FALL EXAM WEEK EXTRA 2010 • Page 13

as his core players develop. The bottom line: the success that Springthorpe harbored at Fresno State needs to show signs that it can translate at an ACC level. compiled by Sean Fairholm

he Pack (20-8, 18-3 SEARC, 0-4 GARC) continues to bottom out the Great American Rifle Conference and excel in the SEARC, the conference in which it has four consecutive titles. However, coach Keith Miller’s squad had trouble with conference rival The Citadel this fall. State finished behind the Bulldogs three times before earning its first conference win Nov. 13 in Spartanburg, S.C. Most recently, the Pack fell to No. 1 West Virginia and No. 9 Nebraska Nov. 1920, as expected. But standout freshman Madeline Pike set a personal best against the top-ranked team in the country and sophomore William Teller broke the school record in smallbore (574) and tied the team’s all-time high for individual total (1,154.) Rifle will return Jan. 15, 2011 against Army and the Citadel. While not putting forth a great showing in the first half of its season, the team lost a large portion of its scoring to graduation and the young shooters have shown slow, but steady, improvement.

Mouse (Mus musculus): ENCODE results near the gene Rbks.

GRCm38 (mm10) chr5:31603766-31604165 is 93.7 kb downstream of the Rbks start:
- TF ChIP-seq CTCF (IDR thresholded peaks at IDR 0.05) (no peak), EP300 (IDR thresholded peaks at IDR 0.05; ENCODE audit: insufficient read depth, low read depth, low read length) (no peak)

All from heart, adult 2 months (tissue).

B -

Kimberly Rochester/ Technician file photo

Keeping a steady eye on his target, Bryan Cross, a junior in criminology, practices with the rifle team Nov. 2. The Pack dominated during the season in SEARC, but was unable to capture a win in the Great American Rifle Confrence.

Compiled by Kate Shefte

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Los Angeles Times Daily Crossword Puzzle Edited by Rich Norris and Joyce Lewis

Level 1

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at 7 PM

By The Mepham Group

Solution puzzle 1 to 2 Monday’s 3 4 Level:

12/7/10

Complete the grid so each row, column and 3-by-3 box (in bold borders) contains every digit 1 to 9. For strategies on how to solve Sudoku, visit www.sudoku.org.uk.

Level 2

© 2010 The Mepham Group. Distributed by Tribune Media Services. All rights reserved.

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12/11/10